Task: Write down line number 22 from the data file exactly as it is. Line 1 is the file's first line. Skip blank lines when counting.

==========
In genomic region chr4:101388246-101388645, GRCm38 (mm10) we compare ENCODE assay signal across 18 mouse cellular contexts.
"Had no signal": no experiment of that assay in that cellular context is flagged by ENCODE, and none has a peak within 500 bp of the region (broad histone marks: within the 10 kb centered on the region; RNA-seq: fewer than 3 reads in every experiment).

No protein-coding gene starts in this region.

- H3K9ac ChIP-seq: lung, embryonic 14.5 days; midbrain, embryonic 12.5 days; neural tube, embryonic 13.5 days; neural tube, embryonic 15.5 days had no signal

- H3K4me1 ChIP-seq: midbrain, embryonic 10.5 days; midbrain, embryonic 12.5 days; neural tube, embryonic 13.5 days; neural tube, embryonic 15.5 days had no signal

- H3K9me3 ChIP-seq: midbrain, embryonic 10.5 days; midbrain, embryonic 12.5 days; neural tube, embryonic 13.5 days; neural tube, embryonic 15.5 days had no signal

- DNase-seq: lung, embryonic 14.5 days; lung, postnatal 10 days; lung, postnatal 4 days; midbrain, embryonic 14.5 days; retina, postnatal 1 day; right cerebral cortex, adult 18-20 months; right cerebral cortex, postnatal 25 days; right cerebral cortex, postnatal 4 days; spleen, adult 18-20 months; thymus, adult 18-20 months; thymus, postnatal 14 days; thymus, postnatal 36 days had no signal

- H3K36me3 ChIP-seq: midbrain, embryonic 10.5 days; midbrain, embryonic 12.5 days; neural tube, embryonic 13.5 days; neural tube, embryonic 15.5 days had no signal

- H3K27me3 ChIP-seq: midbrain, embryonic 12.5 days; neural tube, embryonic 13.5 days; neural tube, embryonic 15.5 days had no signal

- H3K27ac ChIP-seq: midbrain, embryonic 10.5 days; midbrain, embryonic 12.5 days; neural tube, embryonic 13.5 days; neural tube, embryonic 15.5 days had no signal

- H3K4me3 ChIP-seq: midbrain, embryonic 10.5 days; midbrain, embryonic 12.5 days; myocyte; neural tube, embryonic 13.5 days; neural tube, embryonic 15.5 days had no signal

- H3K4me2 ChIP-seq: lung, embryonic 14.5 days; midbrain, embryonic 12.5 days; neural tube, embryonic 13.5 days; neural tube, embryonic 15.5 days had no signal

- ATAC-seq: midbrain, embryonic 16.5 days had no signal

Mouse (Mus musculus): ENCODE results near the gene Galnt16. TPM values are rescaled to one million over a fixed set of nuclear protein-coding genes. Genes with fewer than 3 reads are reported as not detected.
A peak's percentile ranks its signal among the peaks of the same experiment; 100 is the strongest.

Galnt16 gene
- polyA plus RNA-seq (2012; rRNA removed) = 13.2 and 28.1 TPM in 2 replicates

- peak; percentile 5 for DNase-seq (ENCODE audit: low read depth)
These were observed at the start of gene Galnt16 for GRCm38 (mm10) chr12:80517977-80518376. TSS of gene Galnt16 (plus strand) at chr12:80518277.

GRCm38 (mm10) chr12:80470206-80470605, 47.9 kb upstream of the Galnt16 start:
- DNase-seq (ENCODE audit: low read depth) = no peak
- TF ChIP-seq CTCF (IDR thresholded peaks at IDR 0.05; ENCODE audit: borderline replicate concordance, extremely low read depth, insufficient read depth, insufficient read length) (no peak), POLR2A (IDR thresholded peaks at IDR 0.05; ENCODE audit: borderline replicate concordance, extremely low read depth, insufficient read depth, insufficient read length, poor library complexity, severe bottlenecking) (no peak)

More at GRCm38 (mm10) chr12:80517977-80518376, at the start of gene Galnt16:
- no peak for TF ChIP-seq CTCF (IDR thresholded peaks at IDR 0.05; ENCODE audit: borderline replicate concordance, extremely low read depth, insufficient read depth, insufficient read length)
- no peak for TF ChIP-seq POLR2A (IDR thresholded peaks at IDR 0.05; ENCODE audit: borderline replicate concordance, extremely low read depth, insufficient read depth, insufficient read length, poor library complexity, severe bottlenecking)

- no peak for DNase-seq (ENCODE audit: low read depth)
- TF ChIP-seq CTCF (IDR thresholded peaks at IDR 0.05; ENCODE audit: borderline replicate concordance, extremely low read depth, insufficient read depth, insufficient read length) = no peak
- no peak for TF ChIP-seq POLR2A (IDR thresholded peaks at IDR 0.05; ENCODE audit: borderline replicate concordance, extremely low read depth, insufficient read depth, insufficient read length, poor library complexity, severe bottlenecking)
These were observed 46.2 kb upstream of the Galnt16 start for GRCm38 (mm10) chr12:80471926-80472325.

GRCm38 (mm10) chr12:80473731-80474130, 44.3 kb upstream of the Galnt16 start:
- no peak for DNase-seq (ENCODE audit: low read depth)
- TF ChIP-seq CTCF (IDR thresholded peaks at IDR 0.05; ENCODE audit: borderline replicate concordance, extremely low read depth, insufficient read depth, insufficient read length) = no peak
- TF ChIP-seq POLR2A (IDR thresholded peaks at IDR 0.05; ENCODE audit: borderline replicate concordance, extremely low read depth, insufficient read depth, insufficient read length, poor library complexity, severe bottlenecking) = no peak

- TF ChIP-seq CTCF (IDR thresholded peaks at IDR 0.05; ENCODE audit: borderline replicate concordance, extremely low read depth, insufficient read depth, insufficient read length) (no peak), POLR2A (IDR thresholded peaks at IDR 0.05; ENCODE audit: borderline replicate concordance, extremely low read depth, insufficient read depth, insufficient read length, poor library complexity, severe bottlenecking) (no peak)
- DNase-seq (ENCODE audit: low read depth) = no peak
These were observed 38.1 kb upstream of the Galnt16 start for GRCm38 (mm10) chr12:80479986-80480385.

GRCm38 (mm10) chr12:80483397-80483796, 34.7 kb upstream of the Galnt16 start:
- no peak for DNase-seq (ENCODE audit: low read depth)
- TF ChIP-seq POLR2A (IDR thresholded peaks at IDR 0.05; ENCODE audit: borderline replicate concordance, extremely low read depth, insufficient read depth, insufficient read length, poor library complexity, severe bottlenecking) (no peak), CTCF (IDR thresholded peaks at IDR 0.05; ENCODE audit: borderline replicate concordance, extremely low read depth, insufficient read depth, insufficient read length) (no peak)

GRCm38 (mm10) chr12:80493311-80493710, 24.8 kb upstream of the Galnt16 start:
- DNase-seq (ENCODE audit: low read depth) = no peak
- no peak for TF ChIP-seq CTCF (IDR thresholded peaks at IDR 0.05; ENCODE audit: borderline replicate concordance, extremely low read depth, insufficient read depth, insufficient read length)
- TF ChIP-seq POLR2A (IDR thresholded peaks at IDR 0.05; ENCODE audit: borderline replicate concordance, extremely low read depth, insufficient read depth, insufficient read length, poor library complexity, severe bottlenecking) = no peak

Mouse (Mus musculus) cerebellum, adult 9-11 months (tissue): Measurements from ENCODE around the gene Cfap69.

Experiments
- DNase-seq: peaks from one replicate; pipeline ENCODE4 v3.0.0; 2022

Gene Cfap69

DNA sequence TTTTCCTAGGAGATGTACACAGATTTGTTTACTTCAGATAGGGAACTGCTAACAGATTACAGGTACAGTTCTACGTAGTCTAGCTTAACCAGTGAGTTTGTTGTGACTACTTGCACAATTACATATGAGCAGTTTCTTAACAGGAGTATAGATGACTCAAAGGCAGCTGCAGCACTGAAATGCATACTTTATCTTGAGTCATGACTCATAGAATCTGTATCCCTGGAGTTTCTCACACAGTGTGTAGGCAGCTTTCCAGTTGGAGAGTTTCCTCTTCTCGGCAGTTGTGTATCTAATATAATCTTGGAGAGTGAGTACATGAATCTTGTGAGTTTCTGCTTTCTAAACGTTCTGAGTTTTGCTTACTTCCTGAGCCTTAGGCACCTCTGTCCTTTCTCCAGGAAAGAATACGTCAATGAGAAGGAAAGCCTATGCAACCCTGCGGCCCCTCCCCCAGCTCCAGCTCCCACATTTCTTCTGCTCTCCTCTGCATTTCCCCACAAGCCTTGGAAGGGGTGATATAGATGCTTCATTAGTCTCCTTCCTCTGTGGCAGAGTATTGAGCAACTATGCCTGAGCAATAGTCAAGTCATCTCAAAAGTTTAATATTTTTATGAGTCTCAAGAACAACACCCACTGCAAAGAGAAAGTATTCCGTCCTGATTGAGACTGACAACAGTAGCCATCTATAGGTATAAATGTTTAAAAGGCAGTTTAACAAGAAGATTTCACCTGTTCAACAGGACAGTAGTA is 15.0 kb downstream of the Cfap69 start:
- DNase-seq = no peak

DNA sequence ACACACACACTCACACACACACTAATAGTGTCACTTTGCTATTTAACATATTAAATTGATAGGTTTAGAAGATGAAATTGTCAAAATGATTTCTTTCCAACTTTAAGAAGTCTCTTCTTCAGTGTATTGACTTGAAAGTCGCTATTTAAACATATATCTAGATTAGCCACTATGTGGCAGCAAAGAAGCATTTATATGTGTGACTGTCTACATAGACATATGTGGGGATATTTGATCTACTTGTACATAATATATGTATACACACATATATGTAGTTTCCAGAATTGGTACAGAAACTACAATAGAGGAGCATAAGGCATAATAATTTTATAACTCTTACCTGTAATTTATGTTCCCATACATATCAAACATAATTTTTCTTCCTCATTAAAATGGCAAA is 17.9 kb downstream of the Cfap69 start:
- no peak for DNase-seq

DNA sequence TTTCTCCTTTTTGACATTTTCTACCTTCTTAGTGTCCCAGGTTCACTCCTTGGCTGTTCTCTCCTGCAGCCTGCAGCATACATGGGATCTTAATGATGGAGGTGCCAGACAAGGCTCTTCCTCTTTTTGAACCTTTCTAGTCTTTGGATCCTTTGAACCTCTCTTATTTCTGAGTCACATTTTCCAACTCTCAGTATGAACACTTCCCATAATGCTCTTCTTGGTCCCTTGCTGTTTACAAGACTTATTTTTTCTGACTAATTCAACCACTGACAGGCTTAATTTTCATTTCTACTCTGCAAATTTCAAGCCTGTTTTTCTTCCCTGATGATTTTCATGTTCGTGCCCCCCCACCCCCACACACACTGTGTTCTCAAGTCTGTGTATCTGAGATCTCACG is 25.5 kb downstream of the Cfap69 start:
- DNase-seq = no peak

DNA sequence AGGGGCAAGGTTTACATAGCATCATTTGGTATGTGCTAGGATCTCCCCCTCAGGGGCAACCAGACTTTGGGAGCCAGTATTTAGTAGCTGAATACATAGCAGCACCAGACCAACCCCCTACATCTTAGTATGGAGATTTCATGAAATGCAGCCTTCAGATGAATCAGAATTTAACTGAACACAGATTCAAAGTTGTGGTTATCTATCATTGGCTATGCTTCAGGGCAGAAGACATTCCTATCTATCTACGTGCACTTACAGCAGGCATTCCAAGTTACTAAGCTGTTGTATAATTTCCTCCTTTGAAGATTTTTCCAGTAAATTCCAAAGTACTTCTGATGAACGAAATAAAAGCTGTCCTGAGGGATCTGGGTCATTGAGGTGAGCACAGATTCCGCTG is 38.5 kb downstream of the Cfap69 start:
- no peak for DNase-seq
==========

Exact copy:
- TF ChIP-seq CTCF (IDR thresholded peaks at IDR 0.05; ENCODE audit: borderline replicate concordance, extremely low read depth, insufficient read depth, insufficient read length) (no peak), POLR2A (IDR thresholded peaks at IDR 0.05; ENCODE audit: borderline replicate concordance, extremely low read depth, insufficient read depth, insufficient read length, poor library complexity, severe bottlenecking) (no peak)